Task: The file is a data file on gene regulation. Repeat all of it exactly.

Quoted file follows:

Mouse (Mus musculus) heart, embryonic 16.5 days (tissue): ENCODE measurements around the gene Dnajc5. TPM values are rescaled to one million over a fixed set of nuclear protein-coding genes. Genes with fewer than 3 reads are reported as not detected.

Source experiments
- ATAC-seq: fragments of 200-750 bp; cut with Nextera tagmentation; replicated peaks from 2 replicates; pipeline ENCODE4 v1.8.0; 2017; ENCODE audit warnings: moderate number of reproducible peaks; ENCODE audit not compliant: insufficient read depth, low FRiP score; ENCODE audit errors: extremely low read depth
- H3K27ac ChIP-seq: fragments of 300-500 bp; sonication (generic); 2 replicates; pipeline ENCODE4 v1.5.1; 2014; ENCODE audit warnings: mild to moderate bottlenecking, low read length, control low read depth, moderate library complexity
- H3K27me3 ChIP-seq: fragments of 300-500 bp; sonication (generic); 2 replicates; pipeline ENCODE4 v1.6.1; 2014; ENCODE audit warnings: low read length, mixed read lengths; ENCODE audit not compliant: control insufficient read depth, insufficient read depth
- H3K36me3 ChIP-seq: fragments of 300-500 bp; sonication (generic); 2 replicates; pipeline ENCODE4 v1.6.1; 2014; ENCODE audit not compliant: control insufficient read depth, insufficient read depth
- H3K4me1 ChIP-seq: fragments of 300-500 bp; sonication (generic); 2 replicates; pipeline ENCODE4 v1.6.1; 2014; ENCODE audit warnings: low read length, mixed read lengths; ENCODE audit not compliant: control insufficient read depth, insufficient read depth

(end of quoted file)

Mouse (Mus musculus) heart, embryonic 16.5 days (tissue): ENCODE measurements around the gene Dnajc5. TPM values are rescaled to one million over a fixed set of nuclear protein-coding genes. Genes with fewer than 3 reads are reported as not detected.

Source experiments
- ATAC-seq: fragments of 200-750 bp; cut with Nextera tagmentation; replicated peaks from 2 replicates; pipeline ENCODE4 v1.8.0; 2017; ENCODE audit warnings: moderate number of reproducible peaks; ENCODE audit not compliant: insufficient read depth, low FRiP score; ENCODE audit errors: extremely low read depth
- H3K27ac ChIP-seq: fragments of 300-500 bp; sonication (generic); 2 replicates; pipeline ENCODE4 v1.5.1; 2014; ENCODE audit warnings: mild to moderate bottlenecking, low read length, control low read depth, moderate library complexity
- H3K27me3 ChIP-seq: fragments of 300-500 bp; sonication (generic); 2 replicates; pipeline ENCODE4 v1.6.1; 2014; ENCODE audit warnings: low read length, mixed read lengths; ENCODE audit not compliant: control insufficient read depth, insufficient read depth
- H3K36me3 ChIP-seq: fragments of 300-500 bp; sonication (generic); 2 replicates; pipeline ENCODE4 v1.6.1; 2014; ENCODE audit not compliant: control insufficient read depth, insufficient read depth
- H3K4me1 ChIP-seq: fragments of 300-500 bp; sonication (generic); 2 replicates; pipeline ENCODE4 v1.6.1; 2014; ENCODE audit warnings: low read length, mixed read lengths; ENCODE audit not compliant: control insufficient read depth, insufficient read depth